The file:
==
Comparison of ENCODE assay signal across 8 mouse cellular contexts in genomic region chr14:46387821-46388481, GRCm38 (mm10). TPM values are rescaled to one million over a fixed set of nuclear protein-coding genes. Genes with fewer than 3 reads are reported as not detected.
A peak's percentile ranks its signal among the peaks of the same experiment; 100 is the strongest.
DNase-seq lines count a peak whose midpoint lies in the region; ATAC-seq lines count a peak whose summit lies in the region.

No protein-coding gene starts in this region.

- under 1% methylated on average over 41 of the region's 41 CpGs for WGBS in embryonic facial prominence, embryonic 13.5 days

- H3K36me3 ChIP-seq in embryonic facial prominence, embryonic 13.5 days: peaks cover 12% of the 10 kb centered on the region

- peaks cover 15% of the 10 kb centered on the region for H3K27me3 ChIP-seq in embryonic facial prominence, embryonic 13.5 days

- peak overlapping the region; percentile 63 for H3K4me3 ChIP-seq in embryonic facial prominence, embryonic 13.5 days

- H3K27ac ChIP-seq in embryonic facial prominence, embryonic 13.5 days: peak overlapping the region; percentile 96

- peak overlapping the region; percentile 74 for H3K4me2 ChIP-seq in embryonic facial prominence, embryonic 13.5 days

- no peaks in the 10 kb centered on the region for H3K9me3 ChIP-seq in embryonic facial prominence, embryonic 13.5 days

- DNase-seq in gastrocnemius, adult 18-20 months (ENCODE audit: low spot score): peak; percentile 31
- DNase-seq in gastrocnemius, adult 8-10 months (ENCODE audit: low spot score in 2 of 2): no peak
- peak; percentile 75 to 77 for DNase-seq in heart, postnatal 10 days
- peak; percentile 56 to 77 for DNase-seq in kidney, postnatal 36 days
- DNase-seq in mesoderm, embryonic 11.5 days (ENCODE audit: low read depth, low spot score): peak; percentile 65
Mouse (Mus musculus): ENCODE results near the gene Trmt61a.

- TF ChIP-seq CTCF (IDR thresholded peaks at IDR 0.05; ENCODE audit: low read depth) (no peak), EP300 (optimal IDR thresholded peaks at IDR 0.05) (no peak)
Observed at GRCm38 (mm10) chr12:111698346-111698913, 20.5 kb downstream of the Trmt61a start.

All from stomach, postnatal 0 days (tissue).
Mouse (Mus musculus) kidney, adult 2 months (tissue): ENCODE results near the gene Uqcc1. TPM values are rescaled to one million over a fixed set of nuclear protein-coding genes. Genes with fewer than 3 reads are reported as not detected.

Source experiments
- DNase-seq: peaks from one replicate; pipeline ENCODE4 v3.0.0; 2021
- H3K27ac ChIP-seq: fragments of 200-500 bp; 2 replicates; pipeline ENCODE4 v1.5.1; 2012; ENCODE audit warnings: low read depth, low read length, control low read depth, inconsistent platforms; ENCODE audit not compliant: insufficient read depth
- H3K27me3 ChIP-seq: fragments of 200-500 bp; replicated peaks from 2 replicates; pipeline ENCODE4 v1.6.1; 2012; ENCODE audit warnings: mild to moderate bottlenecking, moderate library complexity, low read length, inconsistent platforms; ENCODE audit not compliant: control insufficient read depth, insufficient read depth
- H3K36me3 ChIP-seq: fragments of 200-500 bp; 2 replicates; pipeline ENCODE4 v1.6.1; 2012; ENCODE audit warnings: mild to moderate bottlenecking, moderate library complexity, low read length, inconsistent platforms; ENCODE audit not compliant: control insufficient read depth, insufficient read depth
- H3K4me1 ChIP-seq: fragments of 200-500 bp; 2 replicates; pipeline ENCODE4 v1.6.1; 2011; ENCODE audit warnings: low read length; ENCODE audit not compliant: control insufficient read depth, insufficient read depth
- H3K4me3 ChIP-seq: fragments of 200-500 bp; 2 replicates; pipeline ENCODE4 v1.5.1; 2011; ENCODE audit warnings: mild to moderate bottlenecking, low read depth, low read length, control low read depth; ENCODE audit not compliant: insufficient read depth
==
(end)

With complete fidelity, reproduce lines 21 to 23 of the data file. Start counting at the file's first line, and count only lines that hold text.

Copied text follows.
Mouse (Mus musculus) kidney, adult 2 months (tissue): ENCODE results near the gene Uqcc1. TPM values are rescaled to one million over a fixed set of nuclear protein-coding genes. Genes with fewer than 3 reads are reported as not detected.

Source experiments
- DNase-seq: peaks from one replicate; pipeline ENCODE4 v3.0.0; 2021